a question we had last week, “What do you mean by “blow up”?” I guess maybe John’s thinking, am I supposed to think
it’s about to go boom? – I’m always worried about that, as well. – Yeah, I mean, do they go– – Blowing a shock.
– But when you say, “blow up”, do they explode? – There has been a few cases of that. – Oh.
– For real. – Generally meaning you’re
blowing your seals out. – But it wouldn’t necessarily
be fire and devastation? – Hot oil.
– It’d be a miracle if you get fire out of one of those. I mean (laughter). – Back in 1998, I had a Fox Vanilla? Was it Fox Vanilla?
– Yeah, really? – On a Kona Manomano and it had blown, and there’s oil coming
out of it, so I had it, I don’t know why, in my bedroom, I was fiddling with it and it exploded and it filled my room with oil. There was a shadow of me on the wall. (laughter) – That’s great. – Well, John, I hate to say it can happen. – Well, I’ve not done in a long time. – It sounds rare.
It sounds rare. I wouldn’t worry too much. But usually, I guess, just for safety, most shocks, if they’ve go– – All shocks have oil within them. – Yeah, generally. It can be quiet a delicate situation. MyKeyboardIsBroken is, he’s asking, “Guys, how to calculate the
speed to jump over a gap?” For example, if he’s got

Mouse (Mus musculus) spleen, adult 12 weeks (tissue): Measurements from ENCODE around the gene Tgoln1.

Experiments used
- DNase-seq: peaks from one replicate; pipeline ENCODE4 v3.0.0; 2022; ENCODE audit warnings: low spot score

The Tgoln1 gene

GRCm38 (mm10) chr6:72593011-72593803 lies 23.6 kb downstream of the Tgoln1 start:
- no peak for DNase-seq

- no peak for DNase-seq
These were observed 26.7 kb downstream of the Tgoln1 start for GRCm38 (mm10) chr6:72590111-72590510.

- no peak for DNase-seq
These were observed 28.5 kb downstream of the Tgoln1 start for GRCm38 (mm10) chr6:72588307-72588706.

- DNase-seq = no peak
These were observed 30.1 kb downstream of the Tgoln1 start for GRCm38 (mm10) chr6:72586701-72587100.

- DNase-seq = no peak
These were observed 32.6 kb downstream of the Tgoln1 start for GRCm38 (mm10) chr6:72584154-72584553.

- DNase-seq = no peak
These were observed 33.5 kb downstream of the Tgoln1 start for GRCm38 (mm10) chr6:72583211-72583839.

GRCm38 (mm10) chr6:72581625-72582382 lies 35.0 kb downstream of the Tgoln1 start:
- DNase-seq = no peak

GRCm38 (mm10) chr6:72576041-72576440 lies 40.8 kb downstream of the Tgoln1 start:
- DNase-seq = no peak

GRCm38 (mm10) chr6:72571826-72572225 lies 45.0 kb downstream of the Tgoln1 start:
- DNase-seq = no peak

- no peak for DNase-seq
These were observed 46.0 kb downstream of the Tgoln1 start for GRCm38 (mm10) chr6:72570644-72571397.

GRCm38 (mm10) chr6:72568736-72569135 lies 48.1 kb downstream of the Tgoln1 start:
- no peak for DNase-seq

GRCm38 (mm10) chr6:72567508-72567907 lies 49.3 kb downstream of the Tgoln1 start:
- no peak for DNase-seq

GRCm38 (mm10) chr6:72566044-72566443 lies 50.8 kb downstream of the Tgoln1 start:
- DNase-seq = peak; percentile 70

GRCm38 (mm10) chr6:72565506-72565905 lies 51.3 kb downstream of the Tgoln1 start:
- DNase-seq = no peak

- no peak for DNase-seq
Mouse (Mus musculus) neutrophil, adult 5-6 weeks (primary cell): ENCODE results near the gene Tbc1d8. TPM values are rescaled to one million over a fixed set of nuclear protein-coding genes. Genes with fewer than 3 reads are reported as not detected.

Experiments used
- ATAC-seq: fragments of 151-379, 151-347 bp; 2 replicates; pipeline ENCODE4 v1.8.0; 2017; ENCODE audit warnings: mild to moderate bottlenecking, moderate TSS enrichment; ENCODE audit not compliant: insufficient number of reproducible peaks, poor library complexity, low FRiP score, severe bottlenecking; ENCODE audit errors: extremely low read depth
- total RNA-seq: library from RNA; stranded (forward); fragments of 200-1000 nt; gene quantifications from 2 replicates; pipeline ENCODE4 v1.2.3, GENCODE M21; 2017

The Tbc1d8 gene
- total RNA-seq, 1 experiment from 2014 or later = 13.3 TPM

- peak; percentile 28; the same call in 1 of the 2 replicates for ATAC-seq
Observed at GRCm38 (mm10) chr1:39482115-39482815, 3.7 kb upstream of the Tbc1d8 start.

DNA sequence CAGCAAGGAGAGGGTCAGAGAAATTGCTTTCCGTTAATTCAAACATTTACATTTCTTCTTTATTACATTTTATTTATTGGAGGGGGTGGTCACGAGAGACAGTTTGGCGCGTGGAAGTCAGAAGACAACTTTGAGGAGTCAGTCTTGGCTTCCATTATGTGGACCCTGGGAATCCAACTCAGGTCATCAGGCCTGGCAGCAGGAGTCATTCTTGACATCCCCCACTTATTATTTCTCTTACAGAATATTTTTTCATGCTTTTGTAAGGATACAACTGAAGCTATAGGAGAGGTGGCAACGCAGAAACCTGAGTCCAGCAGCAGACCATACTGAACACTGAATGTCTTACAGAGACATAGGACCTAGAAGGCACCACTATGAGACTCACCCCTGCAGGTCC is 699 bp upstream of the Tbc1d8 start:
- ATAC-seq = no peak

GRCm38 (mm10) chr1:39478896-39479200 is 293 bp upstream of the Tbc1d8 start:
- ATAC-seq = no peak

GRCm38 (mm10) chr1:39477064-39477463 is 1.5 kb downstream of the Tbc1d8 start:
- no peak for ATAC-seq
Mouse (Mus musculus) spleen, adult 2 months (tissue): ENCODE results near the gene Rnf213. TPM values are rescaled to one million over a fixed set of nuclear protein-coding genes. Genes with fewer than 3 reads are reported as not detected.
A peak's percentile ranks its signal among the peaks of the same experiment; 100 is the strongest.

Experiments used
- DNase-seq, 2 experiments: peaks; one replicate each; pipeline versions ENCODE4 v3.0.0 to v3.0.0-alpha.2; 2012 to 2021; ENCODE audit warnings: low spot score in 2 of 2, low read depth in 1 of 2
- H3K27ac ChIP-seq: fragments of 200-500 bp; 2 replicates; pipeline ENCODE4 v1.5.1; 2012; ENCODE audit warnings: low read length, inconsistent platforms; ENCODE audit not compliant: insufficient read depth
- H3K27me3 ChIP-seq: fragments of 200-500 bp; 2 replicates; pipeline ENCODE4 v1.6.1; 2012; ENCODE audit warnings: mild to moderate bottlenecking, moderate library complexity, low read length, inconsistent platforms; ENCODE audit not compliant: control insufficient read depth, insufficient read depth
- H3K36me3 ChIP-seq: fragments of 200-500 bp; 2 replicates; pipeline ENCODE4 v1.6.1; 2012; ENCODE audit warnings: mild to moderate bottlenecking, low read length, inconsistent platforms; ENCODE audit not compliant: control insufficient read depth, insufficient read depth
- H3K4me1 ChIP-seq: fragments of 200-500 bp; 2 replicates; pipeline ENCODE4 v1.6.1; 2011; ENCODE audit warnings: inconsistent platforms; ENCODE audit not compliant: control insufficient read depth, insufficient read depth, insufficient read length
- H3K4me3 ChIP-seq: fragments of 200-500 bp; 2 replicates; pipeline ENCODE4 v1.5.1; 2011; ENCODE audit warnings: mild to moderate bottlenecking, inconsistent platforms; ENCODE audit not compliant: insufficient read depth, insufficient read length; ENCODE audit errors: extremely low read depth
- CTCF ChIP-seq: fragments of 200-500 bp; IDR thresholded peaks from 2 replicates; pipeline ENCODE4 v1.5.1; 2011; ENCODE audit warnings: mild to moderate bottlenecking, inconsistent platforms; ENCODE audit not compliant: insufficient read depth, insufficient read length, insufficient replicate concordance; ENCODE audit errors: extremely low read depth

a one to two metre gap, how does he calculate the
perfect landing and speed? That’s a very– – Simple equation for this, Martyn. It’s mass times velocity divided by gap. (laughter)
I think. – Is that right?
– No. (laughter) – He had me there. I was like, wow, I had no idea. – That was quite good actually. – After all this time, I could’ve just been working it out on my computer. – It’s completely experience. – Yeah, it’s experience. You gotta just work your way up. – You’re the gap man, Blake. – Yeah, you gotta work your way up. Start off small and then you know exactly how fast you have
to go to hit three feet. Then you know after that,
go a little bit faster. Hit four feet.
– Yeah. – Then you go a little higher. Just getting comfortable with going. – And, of course, every take off makes a huge difference to the gap
that you’re trying to jump. – As well as if it’s wet, is it dry? If it’s hard pack? – There’s no easy answer, I’m afraid. You just gotta get out there and ride, and you start to understand
the different speeds required and techniques, and that’s
what it’s all about. That’s actually riding. That’s the fun bit. – You might have a few
faceplants on the way. – There’ll be some fails, for sure. – Yes, but Blake’s given
us some great advice there, so let’s jump to his
video on how to build a, if you’re a beginner, a
mountain bike dirt jump, and get started on hitting those takeoffs. – Whoa, wow. Man, this location is sick. The dirt is perfect for digging in. Today is the day where I show you how to build a progressive
jump, one that you can progress on, and just get
all your skills up together. But first, you need one of these. The spade. – We are flying through this week’s show. So many good questions. Here’s another one from Peter Hartman. “Great show.”
Last week, thanks, Peter. Can you guys discuss what you think about the bike industry will look
like in ten years time. Will direct to consumer brands
change the playing field of things and will that